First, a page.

Friendswood PD officer under review says she pulled drivers over with reasonable suspicion

Tuesday, July 27, 2021
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She became the focus of an internal affairs investigation after a supervisor accused her of pulling people over without any probable cause.

FRIENDSWOOD, Texas (KTRK) -- The policing of a Friendswood officer remains under review as prosecutors take a closer look at hundreds of cases she investigated after the Galveston County District Attorney's Office dismissed more than 30 DWI cases that were all tied to her.

In 2017, Officer Sara Carter became the focus of an internal affairs investigation after a supervisor accused her of pulling people over without any probable cause.

At the time, Carter was accused of pulling people over simply because "they didn't belong in the city," allegedly targeting cars from Pasadena, La Marque or Texas City without a legal reason.

The Friendswood Police Department eventually cleared Carter of any wrongdoing.

READ MORE: Hundreds of cases tied to Friendswood PD officer now under review

In a recent DWI trial, Carter took the stand.

Defense attorney Dan Krieger used the opportunity to press Carter on her reasoning for pulling over vehicles.

"In her initial interviews with the supervisors of the department, she admitted she stopped 20 vehicles without probable cause," said Krieger.

In courtroom testimony obtained by ABC13, Carter was asked about her decision-making.

Carter said she often had reasonable suspicion, using mail theft as an example.

"Are you testifying that cars from Pasadena are known for stealing mail in the city of Friendswood?" asked the lawyer.

"Incorrect. I'm testifying that vehicles that do not appear to belong in the neighborhood," said Carter as she was interrupted.

"Wait. What is a vehicle that looks like it belongs in a neighborhood in Friendswood?" asked the attorney.

"One that has a registration in Friendswood," responded Carter.

Carter's testimony proved problematic on the stand. Judge Jack Ewing threw out the case and ultimately ruled her to be an unreliable and not credible witness.

"Maybe I didn't make that clear," said Ewing in open court. "I find Officer Carter to be not a credible witness, and as such, I think it would be an injustice to allow this to proceed based upon evidence that she was responsible for in this case."

Ewing's ruling could leave hundreds of criminal cases in legal jeopardy since defense attorneys will likely use it to help their clients and call into question any of Carter's future testimony.

The Friendswood Police Department fired back on Tuesday in a lengthy statement.

The department stands by Carter and even called into question Ewing's ethics.

"Officer Carter's testimony has been under review for the last 2 weeks by police officials and the law firm of Olson and Olson LLP. The Friendswood Police Department believes that Officer Carter testified correctly and truthfully in regards to stopping vehicles when she had reasonable suspicion or probable cause and this is the legal standard that is clearly established in State and Federal case law. Further review of the transcript also indicated that Officer Carter testified truthfully, at times at her own peril, when the defense attorney continued to raise issues relating to probable cause as the legal standard for vehicle stops. The transcript showed the defense attorney and the prosecutor stated in opening remarks that it was the jury's responsibility to determine the credibility of witnesses, yet the judge chose to issue a directed verdict rather than letting the jury decide on Officer Carter's credibility. Finally, the review of the transcript showed the order issued by Judge Ewing regarding the credibility of Officer Carter appears to be based on the incorrect legal standard of probable cause vice reasonable suspicion for investigative and/or traffic stops. The content of the trial transcript was so problematic for police officials, it caused a review of Judge Ewing's most recent campaign donations filing with the Galveston County District Clerk's Office dated July 16, 2021. The review showed disturbing information where the defense attorney's law firm contributed $3000 to the judge's election campaign one week before the trial began, raising concerns of judicial bias in this case."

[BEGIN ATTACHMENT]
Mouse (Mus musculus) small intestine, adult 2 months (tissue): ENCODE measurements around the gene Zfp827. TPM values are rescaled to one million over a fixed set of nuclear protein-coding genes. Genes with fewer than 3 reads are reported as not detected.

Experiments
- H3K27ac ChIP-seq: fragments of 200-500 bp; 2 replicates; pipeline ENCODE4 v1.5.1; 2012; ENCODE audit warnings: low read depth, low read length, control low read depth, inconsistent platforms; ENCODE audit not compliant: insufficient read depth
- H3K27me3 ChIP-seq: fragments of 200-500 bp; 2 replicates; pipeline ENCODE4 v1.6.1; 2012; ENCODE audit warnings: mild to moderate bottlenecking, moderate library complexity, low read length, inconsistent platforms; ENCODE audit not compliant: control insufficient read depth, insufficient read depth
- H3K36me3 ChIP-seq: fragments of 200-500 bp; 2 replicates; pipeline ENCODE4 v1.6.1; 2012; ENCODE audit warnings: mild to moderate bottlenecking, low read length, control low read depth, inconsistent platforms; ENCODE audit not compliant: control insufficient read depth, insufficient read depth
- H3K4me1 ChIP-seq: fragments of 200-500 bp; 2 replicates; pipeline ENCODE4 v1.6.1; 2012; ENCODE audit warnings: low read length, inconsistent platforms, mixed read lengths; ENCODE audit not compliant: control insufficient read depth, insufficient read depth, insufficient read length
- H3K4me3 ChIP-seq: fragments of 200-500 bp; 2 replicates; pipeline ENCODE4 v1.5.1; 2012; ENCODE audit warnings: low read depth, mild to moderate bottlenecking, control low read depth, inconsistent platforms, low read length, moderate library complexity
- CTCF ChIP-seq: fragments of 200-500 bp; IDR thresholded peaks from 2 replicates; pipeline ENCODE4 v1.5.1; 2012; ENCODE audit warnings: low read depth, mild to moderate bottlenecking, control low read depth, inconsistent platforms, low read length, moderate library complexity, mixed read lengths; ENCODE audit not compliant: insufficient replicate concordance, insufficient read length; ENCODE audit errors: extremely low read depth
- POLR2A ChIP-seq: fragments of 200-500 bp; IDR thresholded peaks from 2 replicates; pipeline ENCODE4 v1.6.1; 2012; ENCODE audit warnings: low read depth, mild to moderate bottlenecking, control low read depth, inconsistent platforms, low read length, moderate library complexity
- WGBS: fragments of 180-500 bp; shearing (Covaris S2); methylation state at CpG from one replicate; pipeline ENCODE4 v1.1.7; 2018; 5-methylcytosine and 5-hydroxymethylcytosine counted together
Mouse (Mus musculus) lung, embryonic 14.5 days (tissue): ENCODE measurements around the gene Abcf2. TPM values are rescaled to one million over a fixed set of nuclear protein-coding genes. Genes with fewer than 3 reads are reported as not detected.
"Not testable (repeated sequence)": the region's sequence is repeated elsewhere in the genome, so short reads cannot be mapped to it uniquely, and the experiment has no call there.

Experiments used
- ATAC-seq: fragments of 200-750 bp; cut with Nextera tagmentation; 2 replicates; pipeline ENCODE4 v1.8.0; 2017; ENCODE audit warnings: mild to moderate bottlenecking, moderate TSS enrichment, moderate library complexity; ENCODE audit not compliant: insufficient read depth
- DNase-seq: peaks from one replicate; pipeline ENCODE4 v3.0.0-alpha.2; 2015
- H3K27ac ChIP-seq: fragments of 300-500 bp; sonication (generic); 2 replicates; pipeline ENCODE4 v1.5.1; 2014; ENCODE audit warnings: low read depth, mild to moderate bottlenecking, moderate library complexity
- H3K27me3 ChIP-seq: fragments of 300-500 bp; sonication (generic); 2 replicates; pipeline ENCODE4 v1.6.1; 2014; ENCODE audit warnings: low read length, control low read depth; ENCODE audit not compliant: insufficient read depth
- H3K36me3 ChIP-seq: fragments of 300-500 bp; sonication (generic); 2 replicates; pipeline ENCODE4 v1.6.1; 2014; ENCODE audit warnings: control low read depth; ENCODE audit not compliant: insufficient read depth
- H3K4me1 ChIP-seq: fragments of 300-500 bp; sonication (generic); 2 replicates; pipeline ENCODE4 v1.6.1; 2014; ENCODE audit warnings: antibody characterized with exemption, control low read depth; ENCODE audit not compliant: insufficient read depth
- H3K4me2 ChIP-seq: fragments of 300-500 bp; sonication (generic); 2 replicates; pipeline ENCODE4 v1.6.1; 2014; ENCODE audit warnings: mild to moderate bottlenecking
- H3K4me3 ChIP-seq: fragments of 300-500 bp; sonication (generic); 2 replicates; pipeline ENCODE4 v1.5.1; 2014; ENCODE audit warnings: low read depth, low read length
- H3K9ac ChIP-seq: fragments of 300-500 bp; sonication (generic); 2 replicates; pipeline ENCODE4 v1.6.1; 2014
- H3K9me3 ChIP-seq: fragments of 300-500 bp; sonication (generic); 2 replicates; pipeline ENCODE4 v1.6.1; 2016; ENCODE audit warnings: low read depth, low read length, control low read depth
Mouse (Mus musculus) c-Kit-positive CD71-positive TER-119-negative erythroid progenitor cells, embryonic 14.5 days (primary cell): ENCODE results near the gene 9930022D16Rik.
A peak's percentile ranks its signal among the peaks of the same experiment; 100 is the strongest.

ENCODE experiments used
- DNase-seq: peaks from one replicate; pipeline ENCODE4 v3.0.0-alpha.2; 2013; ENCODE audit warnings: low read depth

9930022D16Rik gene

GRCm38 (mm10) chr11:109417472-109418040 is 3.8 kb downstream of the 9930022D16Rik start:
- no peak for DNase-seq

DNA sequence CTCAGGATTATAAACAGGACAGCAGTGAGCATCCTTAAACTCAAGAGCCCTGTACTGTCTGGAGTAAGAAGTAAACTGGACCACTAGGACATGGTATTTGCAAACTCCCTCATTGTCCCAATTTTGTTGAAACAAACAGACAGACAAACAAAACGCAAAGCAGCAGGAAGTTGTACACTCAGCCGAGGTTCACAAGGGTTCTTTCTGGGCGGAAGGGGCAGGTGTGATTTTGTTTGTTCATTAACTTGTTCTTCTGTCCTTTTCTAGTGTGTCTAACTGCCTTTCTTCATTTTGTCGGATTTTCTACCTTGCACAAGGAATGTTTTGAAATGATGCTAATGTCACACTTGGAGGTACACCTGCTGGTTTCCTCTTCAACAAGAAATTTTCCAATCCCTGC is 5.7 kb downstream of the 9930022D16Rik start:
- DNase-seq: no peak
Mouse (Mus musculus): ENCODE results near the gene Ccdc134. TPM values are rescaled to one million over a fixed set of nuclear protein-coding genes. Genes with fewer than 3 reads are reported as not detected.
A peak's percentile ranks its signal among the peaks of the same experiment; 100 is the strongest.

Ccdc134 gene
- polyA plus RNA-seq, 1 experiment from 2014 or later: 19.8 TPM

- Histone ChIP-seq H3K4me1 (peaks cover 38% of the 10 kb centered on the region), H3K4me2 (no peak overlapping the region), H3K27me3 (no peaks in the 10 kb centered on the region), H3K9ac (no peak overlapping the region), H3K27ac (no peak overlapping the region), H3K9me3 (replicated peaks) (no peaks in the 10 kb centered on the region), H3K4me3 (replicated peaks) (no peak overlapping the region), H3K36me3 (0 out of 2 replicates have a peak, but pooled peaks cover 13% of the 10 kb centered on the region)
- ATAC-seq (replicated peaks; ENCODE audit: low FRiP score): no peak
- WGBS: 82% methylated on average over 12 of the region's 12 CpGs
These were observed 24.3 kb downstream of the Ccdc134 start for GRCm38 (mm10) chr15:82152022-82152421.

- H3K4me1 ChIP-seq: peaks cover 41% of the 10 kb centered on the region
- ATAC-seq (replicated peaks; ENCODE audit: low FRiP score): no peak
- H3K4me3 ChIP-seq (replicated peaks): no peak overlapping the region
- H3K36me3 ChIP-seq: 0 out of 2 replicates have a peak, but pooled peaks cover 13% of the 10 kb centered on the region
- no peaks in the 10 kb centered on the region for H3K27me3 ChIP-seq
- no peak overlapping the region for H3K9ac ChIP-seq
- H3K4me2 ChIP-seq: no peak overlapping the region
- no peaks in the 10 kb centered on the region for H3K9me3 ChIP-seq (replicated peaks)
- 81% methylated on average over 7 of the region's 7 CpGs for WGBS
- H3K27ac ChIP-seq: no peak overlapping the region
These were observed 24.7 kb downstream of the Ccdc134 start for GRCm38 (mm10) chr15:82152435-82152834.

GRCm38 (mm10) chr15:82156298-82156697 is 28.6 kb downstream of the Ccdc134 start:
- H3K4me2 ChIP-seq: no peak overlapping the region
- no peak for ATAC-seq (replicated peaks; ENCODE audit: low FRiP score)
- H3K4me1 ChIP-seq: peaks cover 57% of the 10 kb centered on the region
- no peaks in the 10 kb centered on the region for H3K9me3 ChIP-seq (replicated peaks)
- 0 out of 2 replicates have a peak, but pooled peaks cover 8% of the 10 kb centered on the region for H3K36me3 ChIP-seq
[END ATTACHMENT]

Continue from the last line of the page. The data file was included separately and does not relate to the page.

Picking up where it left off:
Ewing told ABC13 by phone he stands by his ruling. He said he makes decisions based on the evidence, not campaign contributions.

"I think that's just ridiculous," said Krieger.

He suggested that serious allegation of campaign interference was retaliatory for all the negative publicity surrounding Carter.

"It's judicial election season. They campaign. We give campaign donations to multiple judge," said Krieger. "To think that there was some type of impropriety because of that ... would certainly be questionable coming from Friendswood of all places."

Paul Aman is a lawyer who represents Carter.

When ABC13 tried reaching out to him by phone, he said Carter had no comment for our reporting.

For updated developments on this story, follow Steve Campion on Facebook, Twitter and Instagram.